We are moving to our new house in a few weeks, so this particular Sunday morning I had committed to getting started with some packing. I was halfway through the first box when I had a strong impulse to go and wash my new car so – box abandoned with slight feelings of guilt – outside I went with my favourite car washing cloths.
Our body is made of many different parts and every part is naturally connected to all the others. It is not an option for each one to work in isolation and to not always be working together in precise synchronicity with all the other parts. So if one part is not supported, then the whole body is affected in some way, shape or form. Much like an orchestra playing together, one out-of-tune sound affects the whole piece being played.
It is a great understanding to have, to know that each organ, every muscle, the quality of our breath, every bodily system, even down to our cells and particles, plays a significant part in the whole – to either leave us feeling vital or depleted. Continue reading “Every Part Matters – Supporting Our Whole Body”
Have you ever found yourself aware of things that you had no ‘logical’ way of knowing? For many years my reaction to my ability to know things caused me a lot of anxiety. When I found my way to Serge Benhayon, I had spent a lifetime trying to shut my ‘knowing’ down. Thanks to Serge, I now have a name and a new understanding for the things I have been able to feel under the surface of life – Clairsentience.
Clairsentience as I now understand it, is simply our ability to read what is really going on. It is the really bad feeling about a stranger for no apparent reason, the ability to see through the games people play and the strong feeling we get to do something out of the ordinary that only makes sense later. Clairsentience is as useful as it is confronting, as it asks us to be aware of not only exactly what is happening, but why it is happening too.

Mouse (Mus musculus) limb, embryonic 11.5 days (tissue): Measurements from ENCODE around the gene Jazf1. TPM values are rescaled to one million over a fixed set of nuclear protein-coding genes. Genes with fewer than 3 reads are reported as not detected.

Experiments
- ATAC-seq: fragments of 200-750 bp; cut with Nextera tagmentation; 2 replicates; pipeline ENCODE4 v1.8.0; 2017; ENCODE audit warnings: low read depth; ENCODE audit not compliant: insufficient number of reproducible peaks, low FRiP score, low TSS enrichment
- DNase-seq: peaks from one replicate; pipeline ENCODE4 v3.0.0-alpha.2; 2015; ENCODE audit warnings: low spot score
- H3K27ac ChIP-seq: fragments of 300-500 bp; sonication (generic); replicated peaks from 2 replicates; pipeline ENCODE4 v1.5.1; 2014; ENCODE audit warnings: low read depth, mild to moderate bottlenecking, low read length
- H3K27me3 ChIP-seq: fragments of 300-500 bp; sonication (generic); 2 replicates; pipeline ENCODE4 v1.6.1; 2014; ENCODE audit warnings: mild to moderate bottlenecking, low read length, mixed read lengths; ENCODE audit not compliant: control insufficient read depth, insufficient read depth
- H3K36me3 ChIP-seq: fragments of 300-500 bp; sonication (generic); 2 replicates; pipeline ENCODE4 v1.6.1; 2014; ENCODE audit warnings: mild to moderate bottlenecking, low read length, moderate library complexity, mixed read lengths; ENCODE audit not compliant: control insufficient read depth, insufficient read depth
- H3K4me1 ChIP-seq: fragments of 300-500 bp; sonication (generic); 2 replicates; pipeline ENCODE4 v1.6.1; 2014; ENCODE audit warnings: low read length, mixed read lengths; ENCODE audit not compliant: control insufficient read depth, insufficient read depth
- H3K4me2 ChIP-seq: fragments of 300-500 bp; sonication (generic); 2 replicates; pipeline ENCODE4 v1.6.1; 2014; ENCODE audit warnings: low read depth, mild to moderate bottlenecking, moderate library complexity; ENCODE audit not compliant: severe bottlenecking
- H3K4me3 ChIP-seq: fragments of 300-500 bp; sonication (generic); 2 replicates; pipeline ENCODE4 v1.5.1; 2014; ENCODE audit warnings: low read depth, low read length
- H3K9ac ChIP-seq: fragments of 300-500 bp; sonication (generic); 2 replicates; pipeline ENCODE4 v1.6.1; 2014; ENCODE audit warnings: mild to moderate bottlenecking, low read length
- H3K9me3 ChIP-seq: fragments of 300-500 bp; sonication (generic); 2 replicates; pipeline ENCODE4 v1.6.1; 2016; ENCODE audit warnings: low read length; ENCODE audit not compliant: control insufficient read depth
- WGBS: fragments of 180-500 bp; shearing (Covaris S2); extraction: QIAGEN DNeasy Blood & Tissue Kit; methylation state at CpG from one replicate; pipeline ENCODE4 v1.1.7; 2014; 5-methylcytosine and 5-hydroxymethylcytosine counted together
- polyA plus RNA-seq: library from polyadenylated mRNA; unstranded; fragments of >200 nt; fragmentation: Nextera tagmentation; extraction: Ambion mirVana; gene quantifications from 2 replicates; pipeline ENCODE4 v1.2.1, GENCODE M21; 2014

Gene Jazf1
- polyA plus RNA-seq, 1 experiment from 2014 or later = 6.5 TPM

This morning on my walk, as I was heading up the hill, I started to feel a little strained in my muscles and light-headed. I then naturally backed off and slowed down. Then a few moments later, I paused to reflect and appreciate what I had just chosen.
My incentive in the past when going on a walk consisted of the idea to get fit and often I’d have been driven to power and push through with this goal in mind. In doing this I was pushing through the limits of what my body was capable of and actually making myself exhausted and physically doing a bit of damage on some level. What’s intelligent about any of that?
Do you ever get the feeling there is more to life? That there is more to you than meets the eye?
This is something I’ve felt for most of my life, never feeling content, always on the search for more, always seeking outside of myself for the next thing that would “make me” feel content. This created a constant internal struggle, to avoid what I was truly feeling within.
Opting for a snack, a movie, a comfy chair and a good gossip magazine, a double session of Pilates, a nice distracting conversation or night out with a friend, none of which were really any different from the other. I used all of them to keep me from avoiding the little niggle within.
Where do we draw the line with responsibility when it runs along an entire and all-encompassing spectrum from responsibility to yourself, your family, to others, to work, to groups, to your local community, to your state and country, to the environment, to humanity, to the Earth and beyond.
Is it possible that we can be responsible for all of this at the same time?
In the traditional understanding of responsibility – of course we cannot! We cannot be dedicating our every waking hour to projects supporting every one of these singularly huge aspects of responsibility at the same time – this is the collective responsibility for all of us to play our part in through our unique daily life contributions.
While teaching a Primary School Science lesson on Push / Pull force, I became intensely aware of how much we use physical force to maintain and support our existence in the three-dimensional world. Sharing and brainstorming at the start of the lesson all the ways we use push force daily filled the class whiteboard within minutes.